Named from the production process of using liquid tin to create a perfectly flat surface by floating the glass on top of the hot metal. This is the latest technology for manufacturing the thinner glass available
2mm – used mainly in small to medium picture frames
4mm – the standard specification for most glass,
unless the requirement is for toughened or laminate
Thicker glass becomes too heavy to float on tin, so while it is in its hot state, it is ‘rolled’ to the thickness required
6mm to 20mm plate - this used to be considered safety glass, before laminated and safety glass was invented.
Low Emission glass has been developed as an energy efficient option for domestic and residential installation. It has a metal oxide coating that retains heat generated from within the home, and keeps the cold or summer heat outside. It can be coated with a hard or soft coating, of which the more expensive soft coat is the better performer. The soft coat itself however can show a brown or grey tint and will become damaged with handling. It can therefore only be used in sealed glazed units.
Toughened glass is produced by applying a special treatment to ordinary float glass after it has been cut to size and finished. The treatment involves heating the glass so that it begins to soften (about 620 degrees C) and then rapidly cooling it. This produces a glass which, if broken, breaks into small pieces without sharp edges. The treatment does increase the surface tension of the glass which can cause it to 'explode' if broken; this is more a dramatic effect than hazardous.
It is important to note that the treatment must be applied only after all cutting and processing has been completed, as once 'toughened', any attempt to cut the glass will cause it to shatter.
Toughened glass is ideal for glazed doors, low level windows (for safety) and for tabletops (where it can withstand high temperature associated with cooking pots etc.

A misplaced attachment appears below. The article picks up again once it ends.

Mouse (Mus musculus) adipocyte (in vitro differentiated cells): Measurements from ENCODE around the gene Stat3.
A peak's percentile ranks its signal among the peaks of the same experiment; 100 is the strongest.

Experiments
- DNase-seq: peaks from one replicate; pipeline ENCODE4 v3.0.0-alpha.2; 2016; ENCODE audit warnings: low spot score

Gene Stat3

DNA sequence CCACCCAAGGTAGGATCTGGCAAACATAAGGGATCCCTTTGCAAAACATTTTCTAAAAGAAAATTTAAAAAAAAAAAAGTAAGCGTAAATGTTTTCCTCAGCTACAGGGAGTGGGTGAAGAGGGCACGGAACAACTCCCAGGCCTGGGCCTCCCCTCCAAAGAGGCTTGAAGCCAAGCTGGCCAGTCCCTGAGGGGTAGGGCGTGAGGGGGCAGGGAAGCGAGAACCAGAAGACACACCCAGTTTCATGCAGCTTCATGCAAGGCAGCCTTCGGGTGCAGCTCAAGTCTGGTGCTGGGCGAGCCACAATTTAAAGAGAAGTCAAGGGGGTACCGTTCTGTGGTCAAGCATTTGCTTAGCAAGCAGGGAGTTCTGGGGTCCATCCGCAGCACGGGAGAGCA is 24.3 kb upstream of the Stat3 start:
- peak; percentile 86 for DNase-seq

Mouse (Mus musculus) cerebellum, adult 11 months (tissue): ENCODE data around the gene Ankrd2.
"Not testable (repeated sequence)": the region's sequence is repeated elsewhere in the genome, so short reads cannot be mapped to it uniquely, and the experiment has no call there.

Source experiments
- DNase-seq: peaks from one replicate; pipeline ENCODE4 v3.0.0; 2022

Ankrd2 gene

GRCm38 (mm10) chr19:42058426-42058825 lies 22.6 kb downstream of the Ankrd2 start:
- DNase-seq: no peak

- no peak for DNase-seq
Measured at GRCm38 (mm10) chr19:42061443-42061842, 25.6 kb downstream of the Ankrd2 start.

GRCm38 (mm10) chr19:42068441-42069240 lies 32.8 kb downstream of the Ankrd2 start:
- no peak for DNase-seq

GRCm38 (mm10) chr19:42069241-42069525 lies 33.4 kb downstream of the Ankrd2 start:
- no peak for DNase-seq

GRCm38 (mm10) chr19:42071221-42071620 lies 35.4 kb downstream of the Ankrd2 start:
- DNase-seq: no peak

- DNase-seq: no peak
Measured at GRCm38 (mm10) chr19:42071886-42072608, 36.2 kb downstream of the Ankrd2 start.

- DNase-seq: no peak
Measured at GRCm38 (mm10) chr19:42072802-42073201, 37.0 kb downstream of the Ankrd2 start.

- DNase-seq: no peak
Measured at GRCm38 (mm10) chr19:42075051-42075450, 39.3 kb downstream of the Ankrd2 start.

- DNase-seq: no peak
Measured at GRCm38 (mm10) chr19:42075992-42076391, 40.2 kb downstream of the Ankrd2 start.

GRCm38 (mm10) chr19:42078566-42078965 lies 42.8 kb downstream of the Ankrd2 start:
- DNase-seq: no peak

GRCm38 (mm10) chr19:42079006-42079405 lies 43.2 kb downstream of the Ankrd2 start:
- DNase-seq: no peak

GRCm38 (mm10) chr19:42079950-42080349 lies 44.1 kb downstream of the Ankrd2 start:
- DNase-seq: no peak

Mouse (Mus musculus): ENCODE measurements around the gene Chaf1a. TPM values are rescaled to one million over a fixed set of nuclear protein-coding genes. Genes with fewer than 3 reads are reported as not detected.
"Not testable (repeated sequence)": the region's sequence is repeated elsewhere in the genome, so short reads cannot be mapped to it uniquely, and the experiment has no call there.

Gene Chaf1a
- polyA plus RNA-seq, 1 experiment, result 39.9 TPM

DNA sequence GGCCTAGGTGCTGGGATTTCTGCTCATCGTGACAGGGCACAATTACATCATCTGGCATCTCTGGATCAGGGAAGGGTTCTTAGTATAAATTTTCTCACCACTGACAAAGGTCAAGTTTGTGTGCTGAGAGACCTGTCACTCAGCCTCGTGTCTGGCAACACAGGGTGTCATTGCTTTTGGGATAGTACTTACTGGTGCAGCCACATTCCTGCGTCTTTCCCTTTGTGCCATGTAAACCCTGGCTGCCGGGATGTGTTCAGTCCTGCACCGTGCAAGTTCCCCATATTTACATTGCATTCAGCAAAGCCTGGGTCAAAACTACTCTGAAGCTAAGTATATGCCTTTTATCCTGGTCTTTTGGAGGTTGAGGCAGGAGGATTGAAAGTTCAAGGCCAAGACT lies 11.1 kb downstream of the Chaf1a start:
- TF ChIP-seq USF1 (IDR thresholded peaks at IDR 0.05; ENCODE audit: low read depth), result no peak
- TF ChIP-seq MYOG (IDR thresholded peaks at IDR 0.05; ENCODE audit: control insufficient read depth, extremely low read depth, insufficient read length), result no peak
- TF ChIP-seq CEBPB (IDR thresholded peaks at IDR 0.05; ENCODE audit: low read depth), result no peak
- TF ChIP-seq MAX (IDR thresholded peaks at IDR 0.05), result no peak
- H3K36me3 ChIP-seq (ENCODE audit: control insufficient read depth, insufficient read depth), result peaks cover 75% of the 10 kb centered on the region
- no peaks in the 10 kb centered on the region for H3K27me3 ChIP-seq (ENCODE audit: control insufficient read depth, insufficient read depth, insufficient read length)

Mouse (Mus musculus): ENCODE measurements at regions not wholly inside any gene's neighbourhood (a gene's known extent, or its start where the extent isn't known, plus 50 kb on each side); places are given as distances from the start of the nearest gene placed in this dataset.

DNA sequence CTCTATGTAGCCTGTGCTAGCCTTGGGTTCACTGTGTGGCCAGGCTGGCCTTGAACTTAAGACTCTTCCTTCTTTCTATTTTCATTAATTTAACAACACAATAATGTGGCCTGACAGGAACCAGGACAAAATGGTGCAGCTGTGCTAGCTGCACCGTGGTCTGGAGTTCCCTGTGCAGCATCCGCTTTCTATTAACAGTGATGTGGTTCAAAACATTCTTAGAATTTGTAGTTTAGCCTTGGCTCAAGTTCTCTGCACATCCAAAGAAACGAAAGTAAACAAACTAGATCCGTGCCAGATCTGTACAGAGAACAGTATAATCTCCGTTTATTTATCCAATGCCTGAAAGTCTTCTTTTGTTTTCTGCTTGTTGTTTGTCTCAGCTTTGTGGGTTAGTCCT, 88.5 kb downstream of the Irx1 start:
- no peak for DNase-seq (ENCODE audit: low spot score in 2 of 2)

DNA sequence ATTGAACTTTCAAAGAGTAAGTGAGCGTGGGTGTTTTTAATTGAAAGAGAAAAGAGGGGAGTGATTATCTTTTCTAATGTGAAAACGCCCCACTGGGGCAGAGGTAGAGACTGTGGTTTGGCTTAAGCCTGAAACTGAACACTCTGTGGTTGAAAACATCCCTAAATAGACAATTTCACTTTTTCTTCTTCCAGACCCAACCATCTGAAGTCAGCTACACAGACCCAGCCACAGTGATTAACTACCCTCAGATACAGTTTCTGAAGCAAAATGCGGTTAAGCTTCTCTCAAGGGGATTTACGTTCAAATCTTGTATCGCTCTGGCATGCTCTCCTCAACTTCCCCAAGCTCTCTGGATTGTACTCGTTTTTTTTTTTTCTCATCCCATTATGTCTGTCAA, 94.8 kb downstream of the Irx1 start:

Toughened glass is approximately 5 times stronger than its untreated equivalent.
Made from flat glass, this type has a design rolled onto one side during manufacture. It can be used for decorative effect and/or to provide privacy. Patterned glass is available in a range of coloured tints as well as plain.
A variety of pattern designs are available, each pattern normally has an quoted distortion number, from 1 to 5, 1 being very little distortion, 5 being a high level of diffusion.
On external glazing, the patterned side is usually on the inside so that atmospheric dirt can easily be removed from the relatively flat external face.
As the name suggests, laminated glass is made up of a sandwich of two or more sheets of glass (or plastic), bonded together by a flexible, normally transparent material.
If the glass is cracked or broken, the flexible material is designed to hold the glass fragments in place.
The glass used can be any of the other basic types (float, toughened, wired etc.) and they retain their original breaking properties.
Some laminated glass is laminated for other reasons than just keeping any broken glass in place, some provide decorative internal finishes to the glass while others act as fire breaks.
Mirrors are usually made from float glass 4-6mm thick, and silvered on one side. Mirrors are available for use without a surrounding frame, these usually are made from a type of safety glass. Old mirrors, and modern mirrors supplied within a frame, should not be used unframed as any damage to them might cause the glass to shatter dangerously.
During the float glass melt process chemical colorants can be added which tint the colour and increase absorption from the sun. This helps minimise the solar radiation that enters a building, keeping it cooler inside and protecting furnishings from fade. Body tint glass has the added bonus of making a building look unique and contemporary, creating a lasting impression for business HQs. As an example of the colorants used; to create a purple exterior, manganese is added, while pinks and reds can be produced from selenium.
Georgian Wire Polished Plate
Wired glass incorporates a wire mesh (usually about 10mm spacing) in the middle of the glass. Should be glass crack or break, the wire tends to hold the glass together. It is ideal for roofing in such areas as a garage or conservatory where its 'industrial' look is not too unattractive.
Wired glass is generally not considered a Safety glass as the glass still breaks with sharp edges. Wired glass is available as clear or obscured.
There are two types of fire resistant glass which perform with varying degrees of success:
1. Heat transmitting - This incorporates wired glass and reinforced laminated glass which offer protection against flames and inflammable gases, but only for a short while. It does not prevent heat being transferred to the other side of the glass, so it will be hot to touch.
2. Fire insulating - This glass is capable of a longer containment period of flames, gases and smoke, and also prevents heat transmission to the other side of the glass.